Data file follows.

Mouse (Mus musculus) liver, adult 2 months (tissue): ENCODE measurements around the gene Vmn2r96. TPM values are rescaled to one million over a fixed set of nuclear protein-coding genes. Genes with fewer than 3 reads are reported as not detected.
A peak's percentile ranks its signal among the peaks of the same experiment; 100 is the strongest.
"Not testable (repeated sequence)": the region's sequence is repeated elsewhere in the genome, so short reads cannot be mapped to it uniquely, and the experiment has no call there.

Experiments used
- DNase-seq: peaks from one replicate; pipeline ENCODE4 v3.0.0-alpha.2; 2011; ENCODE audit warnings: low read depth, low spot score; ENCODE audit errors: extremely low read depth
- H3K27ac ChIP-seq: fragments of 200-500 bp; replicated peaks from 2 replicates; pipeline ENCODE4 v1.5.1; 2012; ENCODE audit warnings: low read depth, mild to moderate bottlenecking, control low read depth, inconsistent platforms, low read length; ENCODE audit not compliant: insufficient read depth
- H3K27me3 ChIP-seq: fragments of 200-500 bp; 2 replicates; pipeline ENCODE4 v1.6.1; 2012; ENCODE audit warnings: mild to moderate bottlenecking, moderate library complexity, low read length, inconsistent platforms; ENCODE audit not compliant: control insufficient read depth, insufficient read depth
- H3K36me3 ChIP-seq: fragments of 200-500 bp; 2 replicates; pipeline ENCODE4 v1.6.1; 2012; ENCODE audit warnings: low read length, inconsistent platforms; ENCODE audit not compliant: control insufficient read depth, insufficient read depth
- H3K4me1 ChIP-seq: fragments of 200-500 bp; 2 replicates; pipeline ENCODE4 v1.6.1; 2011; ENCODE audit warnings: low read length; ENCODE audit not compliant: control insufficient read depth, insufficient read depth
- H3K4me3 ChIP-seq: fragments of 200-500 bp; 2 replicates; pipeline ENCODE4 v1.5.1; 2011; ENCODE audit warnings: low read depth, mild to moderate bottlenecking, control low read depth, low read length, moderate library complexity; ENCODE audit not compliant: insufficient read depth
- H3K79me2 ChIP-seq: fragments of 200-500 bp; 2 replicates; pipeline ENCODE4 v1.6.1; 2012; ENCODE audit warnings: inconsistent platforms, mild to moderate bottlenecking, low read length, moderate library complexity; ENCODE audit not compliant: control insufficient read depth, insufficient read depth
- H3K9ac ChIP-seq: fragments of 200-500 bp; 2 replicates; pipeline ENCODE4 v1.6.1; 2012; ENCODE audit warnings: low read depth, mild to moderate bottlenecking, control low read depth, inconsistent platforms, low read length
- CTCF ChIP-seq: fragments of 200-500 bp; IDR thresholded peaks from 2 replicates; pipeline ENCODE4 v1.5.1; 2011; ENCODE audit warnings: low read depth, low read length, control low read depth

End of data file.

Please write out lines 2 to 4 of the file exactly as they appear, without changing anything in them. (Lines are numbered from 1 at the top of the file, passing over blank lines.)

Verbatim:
A peak's percentile ranks its signal among the peaks of the same experiment; 100 is the strongest.
"Not testable (repeated sequence)": the region's sequence is repeated elsewhere in the genome, so short reads cannot be mapped to it uniquely, and the experiment has no call there.

Experiments used